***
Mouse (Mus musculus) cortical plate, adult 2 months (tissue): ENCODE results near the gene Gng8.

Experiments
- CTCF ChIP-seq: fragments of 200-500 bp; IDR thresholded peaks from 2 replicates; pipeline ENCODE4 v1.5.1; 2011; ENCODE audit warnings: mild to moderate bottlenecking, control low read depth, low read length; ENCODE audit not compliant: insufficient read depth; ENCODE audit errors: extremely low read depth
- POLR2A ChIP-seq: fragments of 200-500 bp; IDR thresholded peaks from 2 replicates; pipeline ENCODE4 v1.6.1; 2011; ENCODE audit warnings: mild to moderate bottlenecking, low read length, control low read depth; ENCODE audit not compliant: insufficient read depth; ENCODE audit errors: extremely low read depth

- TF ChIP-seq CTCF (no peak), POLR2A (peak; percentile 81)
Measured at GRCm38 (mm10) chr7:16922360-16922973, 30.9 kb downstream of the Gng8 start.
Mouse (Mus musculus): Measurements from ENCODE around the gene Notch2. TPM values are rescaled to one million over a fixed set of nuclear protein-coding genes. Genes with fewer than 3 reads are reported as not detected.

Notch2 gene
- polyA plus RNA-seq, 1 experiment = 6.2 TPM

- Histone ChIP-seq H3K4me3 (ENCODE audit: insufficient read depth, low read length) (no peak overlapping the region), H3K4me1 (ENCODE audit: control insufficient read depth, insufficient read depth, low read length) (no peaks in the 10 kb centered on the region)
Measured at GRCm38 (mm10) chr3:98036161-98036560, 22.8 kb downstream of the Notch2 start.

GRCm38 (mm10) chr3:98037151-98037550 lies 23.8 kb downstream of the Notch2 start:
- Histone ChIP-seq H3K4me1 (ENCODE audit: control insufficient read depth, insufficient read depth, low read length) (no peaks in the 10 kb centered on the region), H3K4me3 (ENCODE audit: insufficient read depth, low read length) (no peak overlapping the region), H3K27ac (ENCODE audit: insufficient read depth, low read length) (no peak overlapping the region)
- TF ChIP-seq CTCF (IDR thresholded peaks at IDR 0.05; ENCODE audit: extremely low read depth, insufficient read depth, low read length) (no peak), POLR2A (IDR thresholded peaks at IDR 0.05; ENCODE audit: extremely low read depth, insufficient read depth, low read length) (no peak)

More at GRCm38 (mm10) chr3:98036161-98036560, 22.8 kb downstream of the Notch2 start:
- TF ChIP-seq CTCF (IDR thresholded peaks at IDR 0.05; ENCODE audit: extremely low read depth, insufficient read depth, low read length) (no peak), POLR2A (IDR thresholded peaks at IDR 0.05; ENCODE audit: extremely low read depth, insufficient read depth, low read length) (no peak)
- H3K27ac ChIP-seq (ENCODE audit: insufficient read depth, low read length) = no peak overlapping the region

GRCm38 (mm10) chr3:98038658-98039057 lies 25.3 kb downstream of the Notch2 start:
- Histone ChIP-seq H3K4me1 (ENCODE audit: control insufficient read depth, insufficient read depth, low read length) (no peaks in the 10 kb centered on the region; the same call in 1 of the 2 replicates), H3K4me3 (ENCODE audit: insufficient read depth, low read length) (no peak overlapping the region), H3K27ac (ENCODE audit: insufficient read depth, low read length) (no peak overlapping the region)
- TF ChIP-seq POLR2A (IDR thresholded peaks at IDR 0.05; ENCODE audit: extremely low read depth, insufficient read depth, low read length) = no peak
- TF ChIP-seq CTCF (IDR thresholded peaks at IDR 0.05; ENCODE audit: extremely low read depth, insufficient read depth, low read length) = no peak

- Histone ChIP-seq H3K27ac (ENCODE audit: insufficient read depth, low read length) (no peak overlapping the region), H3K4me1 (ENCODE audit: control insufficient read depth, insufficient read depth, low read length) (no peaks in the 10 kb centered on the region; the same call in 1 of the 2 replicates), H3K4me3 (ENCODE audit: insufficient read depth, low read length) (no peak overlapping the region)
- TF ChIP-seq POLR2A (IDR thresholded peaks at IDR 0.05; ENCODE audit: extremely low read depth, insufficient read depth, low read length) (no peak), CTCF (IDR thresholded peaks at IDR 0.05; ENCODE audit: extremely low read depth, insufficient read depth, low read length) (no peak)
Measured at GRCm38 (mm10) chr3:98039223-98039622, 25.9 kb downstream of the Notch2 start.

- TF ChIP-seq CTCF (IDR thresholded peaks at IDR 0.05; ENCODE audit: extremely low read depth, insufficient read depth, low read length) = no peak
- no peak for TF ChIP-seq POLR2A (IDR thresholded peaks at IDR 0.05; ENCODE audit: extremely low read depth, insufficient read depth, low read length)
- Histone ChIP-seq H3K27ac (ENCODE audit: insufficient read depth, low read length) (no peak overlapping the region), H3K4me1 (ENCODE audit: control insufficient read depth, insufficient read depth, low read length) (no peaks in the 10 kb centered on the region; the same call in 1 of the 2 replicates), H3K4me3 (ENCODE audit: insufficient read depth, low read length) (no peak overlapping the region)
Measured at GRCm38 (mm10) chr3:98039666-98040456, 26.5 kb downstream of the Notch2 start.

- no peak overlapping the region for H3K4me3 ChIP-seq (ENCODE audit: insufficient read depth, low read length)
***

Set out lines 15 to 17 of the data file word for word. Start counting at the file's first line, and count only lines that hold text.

More at GRCm38 (mm10) chr3:98036161-98036560, 22.8 kb downstream of the Notch2 start:
- TF ChIP-seq CTCF (IDR thresholded peaks at IDR 0.05; ENCODE audit: extremely low read depth, insufficient read depth, low read length) (no peak), POLR2A (IDR thresholded peaks at IDR 0.05; ENCODE audit: extremely low read depth, insufficient read depth, low read length) (no peak)
- H3K27ac ChIP-seq (ENCODE audit: insufficient read depth, low read length) = no peak overlapping the region